- A review uncovers 26 cases where a technician allegedly failed to detect evidence
- NY's City Council speaker sets an emergency oversight hearing for January 22
- The city's medical examiner's office says it's "reviewing and retesting everything"
A review of forensic evidence in New York City rape cases has uncovered 26 incidents where critical evidence went undetected, prompting the city's medical examiner's office to look into more than 800 rape cases over 10 years, "reviewing and retesting everything."
On Friday, the medical examiner's rape-case review prompted New York's City Council speaker to set an "emergency oversight hearing" for January 22.
"The mishandling of rape cases is making double victims of women who have already suffered an indescribably horrific event," City Council Speaker Christine Quinn said. "We cannot allow these women to wonder if their attacker remains free or to go one more day without knowing justice was served in their case."
The review, which began in July of 2011, focuses on the work of one technician includes all cases the technician processed over a 10-year period.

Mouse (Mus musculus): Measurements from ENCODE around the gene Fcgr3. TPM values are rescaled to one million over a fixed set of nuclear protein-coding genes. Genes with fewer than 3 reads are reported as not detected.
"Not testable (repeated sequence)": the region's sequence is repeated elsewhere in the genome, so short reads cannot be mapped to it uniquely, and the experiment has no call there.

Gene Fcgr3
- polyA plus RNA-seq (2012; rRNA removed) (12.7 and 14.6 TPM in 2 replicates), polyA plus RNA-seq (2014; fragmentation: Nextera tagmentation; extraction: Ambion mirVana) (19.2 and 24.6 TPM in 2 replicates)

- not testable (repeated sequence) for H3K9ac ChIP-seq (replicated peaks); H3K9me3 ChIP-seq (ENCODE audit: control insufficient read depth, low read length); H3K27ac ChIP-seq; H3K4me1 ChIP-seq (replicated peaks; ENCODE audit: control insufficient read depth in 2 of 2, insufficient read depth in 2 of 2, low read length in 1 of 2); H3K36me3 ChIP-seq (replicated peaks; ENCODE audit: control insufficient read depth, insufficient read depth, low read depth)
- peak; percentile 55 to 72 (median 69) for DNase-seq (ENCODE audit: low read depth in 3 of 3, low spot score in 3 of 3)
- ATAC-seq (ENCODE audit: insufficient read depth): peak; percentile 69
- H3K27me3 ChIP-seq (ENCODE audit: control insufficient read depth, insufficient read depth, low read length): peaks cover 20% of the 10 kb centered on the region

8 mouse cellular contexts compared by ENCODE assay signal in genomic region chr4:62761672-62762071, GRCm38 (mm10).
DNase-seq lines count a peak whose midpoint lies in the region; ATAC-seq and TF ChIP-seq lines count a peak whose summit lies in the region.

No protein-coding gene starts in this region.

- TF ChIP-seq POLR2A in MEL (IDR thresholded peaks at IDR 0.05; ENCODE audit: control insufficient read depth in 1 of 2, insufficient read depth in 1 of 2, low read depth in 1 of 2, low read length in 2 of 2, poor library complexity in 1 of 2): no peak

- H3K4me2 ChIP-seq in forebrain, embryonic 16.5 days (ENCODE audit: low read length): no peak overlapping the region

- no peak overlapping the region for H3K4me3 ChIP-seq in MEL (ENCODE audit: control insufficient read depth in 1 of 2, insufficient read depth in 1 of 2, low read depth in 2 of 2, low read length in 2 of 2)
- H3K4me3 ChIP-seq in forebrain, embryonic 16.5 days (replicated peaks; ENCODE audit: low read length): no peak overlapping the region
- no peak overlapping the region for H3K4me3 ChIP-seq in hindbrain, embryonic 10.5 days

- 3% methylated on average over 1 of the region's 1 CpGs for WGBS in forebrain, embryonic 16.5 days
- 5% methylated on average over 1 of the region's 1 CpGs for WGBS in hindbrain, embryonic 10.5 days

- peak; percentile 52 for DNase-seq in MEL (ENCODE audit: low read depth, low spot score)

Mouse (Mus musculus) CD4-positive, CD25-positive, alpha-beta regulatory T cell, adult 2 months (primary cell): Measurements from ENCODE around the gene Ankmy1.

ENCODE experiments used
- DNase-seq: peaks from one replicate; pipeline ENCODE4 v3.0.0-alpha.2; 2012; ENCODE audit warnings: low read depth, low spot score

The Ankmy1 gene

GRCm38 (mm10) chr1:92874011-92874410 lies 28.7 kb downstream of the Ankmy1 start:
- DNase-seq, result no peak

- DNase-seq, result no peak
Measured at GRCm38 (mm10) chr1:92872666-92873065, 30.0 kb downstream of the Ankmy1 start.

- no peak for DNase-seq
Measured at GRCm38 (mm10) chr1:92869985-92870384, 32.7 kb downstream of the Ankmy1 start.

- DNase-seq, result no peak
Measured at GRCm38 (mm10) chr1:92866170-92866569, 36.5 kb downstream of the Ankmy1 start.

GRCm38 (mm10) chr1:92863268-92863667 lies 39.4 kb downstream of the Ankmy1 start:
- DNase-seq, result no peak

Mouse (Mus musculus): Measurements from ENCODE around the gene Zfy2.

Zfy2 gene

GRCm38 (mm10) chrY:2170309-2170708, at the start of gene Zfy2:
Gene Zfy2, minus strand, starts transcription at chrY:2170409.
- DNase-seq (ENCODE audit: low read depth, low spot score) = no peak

So far, that re-examination has uncovered 26 cases where the technician allegedly failed to detect biological evidence critical to the cases. In another 19 cases, the review found that pieces of evidence were in the wrong rape kits.
'"The only answer here is a top-down, complete review on how they train, the procedures they use and the oversight," said Sonia Ossorio, president of the National Organization for Women of New York City. "The mishandling of evidence can mean that rapist who should be in jail are out walking the street just looking for more victims."
The results have only indicated false negatives, not false positives, according to Chief Medical Examiner spokeswoman Ellen Borakove.
"We know that nobody has been wrongfully convicted, and nobody is serving time for something they shouldn't be serving time for," she said.
The technician in question was in charge of processing rape kits, alongside some 40 other staff members at the office.
Around the end of 2008-2009, after she enrolled in a training program to become a DNA analyst, the supervisors realized "there was a problem" and took her off casework, Borakove said.
Her mistakes then prompted supervisors to look at her earlier work,and they discovered the false results.
"She (the technician) is no longer here and that's the important thing," said Borakove.
The newly discovered forensic evidence has since led to the indictment of a Brooklyn man in an incident 10 years earlier, according to Borakove and the district attorney's office.